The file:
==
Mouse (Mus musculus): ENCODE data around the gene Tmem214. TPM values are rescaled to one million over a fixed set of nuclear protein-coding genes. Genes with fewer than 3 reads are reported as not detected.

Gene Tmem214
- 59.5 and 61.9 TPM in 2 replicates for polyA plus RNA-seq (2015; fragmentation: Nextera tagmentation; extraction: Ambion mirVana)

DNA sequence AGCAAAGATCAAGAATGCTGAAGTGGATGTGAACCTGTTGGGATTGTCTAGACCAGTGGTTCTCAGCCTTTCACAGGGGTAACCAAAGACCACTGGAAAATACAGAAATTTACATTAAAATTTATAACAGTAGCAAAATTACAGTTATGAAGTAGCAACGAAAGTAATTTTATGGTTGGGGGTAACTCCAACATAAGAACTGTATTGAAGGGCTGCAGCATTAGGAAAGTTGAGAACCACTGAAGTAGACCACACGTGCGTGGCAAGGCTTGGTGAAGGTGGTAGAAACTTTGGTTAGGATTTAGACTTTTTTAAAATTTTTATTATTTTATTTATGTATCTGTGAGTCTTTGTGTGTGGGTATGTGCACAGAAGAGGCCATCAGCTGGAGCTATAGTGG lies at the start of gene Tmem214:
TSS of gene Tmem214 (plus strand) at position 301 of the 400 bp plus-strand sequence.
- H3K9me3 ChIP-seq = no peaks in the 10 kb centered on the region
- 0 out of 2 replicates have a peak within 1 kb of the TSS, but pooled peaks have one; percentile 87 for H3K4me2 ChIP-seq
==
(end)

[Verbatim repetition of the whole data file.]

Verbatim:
Mouse (Mus musculus): ENCODE data around the gene Tmem214. TPM values are rescaled to one million over a fixed set of nuclear protein-coding genes. Genes with fewer than 3 reads are reported as not detected.

Gene Tmem214
- 59.5 and 61.9 TPM in 2 replicates for polyA plus RNA-seq (2015; fragmentation: Nextera tagmentation; extraction: Ambion mirVana)

DNA sequence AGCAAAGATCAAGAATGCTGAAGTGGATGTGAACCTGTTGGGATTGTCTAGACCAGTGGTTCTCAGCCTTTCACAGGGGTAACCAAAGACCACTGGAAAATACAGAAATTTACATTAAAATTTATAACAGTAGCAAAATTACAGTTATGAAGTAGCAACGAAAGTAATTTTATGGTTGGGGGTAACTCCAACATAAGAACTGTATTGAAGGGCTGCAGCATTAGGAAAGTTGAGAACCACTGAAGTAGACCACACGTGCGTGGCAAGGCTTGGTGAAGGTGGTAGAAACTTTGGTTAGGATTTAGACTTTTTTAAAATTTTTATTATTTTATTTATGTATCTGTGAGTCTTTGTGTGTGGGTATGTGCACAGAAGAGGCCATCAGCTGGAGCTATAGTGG lies at the start of gene Tmem214:
TSS of gene Tmem214 (plus strand) at position 301 of the 400 bp plus-strand sequence.
- H3K9me3 ChIP-seq = no peaks in the 10 kb centered on the region
- 0 out of 2 replicates have a peak within 1 kb of the TSS, but pooled peaks have one; percentile 87 for H3K4me2 ChIP-seq